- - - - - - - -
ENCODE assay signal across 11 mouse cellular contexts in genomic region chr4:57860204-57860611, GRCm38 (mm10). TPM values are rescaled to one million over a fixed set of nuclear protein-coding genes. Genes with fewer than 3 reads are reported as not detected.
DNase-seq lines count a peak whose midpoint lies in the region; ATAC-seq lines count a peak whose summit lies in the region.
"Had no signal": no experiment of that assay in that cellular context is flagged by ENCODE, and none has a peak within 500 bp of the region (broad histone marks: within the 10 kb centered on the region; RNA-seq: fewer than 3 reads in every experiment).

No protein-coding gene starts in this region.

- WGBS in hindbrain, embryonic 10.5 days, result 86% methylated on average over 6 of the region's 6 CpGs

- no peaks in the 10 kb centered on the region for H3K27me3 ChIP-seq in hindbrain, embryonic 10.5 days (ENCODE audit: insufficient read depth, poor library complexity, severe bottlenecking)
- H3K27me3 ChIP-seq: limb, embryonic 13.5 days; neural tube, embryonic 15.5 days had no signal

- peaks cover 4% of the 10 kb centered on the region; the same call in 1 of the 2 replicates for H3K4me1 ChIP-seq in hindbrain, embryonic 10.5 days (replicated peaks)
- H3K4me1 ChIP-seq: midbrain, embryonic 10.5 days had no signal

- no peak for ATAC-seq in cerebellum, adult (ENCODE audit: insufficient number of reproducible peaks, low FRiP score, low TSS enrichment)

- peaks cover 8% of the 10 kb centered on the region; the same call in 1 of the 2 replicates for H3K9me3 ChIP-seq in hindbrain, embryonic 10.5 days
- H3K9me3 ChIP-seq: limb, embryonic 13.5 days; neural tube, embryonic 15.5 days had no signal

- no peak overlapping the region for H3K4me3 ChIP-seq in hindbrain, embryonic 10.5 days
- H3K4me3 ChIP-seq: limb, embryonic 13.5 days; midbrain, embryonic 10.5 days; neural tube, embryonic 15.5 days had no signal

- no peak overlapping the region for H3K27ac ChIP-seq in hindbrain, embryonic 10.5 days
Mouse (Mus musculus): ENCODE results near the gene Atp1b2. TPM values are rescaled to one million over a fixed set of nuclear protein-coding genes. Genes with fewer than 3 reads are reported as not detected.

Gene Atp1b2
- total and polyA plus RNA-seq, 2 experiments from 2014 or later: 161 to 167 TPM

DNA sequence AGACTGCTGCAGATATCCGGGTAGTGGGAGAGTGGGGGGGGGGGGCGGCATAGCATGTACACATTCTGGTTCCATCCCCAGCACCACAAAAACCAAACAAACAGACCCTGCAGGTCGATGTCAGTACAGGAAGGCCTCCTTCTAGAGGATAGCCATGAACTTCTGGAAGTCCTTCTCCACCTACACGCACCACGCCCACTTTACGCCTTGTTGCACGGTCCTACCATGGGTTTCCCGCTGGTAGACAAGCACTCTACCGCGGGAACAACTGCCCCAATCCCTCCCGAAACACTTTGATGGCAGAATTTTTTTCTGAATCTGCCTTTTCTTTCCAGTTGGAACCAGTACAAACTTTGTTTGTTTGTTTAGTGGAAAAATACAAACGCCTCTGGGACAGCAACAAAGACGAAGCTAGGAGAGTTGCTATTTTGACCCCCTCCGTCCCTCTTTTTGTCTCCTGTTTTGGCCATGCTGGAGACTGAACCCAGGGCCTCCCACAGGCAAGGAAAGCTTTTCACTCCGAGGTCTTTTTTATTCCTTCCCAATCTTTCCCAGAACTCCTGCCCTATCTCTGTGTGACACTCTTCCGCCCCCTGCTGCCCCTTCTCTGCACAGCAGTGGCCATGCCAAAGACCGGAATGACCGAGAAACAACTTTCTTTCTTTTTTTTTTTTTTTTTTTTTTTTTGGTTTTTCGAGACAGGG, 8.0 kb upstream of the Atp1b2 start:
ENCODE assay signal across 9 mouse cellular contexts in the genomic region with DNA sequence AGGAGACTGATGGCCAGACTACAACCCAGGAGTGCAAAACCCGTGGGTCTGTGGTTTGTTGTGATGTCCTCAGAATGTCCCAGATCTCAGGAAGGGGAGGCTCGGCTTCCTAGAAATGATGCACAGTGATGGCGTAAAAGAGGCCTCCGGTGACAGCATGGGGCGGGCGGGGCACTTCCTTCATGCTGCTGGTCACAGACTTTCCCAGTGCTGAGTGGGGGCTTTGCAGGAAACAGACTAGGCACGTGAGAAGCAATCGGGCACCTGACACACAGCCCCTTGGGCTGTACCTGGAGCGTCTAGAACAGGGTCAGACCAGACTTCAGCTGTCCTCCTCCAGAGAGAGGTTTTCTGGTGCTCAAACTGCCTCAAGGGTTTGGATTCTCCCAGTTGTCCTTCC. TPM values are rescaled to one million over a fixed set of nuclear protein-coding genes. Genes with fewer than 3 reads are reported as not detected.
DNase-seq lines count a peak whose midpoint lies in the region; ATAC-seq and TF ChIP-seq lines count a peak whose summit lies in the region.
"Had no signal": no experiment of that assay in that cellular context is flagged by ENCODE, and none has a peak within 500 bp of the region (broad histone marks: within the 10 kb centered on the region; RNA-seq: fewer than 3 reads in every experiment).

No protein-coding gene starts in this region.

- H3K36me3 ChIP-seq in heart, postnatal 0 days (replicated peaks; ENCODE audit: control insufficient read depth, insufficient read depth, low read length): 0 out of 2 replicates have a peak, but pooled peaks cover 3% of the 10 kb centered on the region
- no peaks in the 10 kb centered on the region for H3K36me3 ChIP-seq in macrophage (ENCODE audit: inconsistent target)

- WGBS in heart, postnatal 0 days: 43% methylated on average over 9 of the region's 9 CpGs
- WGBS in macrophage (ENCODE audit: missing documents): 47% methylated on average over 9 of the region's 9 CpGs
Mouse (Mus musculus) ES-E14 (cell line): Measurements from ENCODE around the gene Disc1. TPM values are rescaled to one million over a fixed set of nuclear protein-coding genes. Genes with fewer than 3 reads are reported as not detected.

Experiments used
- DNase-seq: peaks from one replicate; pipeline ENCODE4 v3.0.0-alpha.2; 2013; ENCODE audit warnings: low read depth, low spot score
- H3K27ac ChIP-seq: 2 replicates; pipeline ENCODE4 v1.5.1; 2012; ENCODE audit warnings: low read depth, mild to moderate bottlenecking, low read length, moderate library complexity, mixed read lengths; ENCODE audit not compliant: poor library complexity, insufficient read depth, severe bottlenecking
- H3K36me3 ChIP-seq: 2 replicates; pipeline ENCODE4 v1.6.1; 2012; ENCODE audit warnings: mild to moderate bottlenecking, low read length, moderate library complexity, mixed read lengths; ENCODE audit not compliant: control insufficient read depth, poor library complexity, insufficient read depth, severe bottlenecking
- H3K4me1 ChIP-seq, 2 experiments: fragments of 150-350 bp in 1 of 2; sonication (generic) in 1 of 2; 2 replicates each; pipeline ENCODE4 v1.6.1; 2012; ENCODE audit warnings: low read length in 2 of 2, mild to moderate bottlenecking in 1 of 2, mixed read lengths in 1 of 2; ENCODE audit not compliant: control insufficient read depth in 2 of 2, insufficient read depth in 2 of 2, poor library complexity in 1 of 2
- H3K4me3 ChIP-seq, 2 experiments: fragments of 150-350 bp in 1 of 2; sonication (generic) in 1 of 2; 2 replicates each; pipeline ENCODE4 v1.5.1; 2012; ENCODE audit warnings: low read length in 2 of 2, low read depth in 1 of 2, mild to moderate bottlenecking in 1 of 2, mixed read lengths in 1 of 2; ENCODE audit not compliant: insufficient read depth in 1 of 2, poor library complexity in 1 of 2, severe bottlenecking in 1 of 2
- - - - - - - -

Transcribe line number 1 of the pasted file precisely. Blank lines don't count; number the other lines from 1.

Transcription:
ENCODE assay signal across 11 mouse cellular contexts in genomic region chr4:57860204-57860611, GRCm38 (mm10). TPM values are rescaled to one million over a fixed set of nuclear protein-coding genes. Genes with fewer than 3 reads are reported as not detected.